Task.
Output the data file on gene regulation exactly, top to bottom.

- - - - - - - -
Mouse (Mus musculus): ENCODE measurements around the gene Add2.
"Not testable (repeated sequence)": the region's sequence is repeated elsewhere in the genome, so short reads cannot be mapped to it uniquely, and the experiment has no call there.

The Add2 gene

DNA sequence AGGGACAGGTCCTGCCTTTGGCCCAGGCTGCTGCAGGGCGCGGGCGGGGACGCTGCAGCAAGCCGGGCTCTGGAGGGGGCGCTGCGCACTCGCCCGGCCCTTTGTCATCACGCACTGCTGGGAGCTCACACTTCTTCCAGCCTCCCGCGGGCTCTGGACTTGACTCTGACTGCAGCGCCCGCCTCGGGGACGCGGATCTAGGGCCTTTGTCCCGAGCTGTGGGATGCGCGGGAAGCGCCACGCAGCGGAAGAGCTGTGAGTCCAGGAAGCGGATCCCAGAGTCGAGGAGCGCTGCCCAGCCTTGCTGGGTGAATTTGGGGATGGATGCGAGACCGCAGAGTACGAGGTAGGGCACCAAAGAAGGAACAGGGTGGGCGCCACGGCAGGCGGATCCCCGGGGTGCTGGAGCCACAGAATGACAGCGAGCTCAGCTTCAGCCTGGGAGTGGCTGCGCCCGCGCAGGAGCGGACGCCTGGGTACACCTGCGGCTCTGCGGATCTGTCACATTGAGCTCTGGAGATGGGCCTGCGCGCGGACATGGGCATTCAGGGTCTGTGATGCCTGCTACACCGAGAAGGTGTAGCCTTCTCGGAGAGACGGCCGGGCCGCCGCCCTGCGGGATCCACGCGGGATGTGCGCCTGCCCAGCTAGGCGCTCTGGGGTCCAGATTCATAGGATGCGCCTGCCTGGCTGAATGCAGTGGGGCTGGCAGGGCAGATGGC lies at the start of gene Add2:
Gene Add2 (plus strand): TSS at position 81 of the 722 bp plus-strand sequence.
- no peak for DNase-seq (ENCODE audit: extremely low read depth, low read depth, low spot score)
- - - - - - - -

Mouse (Mus musculus): ENCODE measurements around the gene Add2.
"Not testable (repeated sequence)": the region's sequence is repeated elsewhere in the genome, so short reads cannot be mapped to it uniquely, and the experiment has no call there.

The Add2 gene

DNA sequence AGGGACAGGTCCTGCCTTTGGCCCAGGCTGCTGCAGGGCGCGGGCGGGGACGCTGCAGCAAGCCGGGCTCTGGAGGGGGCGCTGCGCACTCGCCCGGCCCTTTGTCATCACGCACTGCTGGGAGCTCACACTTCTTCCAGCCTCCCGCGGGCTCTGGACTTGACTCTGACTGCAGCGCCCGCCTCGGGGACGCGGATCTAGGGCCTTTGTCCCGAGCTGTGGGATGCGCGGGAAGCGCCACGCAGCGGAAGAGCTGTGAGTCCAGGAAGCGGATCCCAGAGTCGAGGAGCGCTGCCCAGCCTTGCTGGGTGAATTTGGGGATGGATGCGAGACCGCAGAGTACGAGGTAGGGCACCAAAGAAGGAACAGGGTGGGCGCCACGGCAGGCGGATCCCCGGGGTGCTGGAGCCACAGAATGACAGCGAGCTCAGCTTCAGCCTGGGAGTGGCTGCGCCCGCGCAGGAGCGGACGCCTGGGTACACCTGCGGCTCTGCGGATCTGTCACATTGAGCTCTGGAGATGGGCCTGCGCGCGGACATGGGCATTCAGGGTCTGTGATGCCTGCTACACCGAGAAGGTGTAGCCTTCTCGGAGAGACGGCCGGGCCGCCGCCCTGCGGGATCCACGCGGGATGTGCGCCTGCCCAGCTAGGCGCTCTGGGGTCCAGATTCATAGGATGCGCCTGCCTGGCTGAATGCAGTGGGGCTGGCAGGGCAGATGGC lies at the start of gene Add2:
Gene Add2 (plus strand): TSS at position 81 of the 722 bp plus-strand sequence.
- no peak for DNase-seq (ENCODE audit: extremely low read depth, low read depth, low spot score)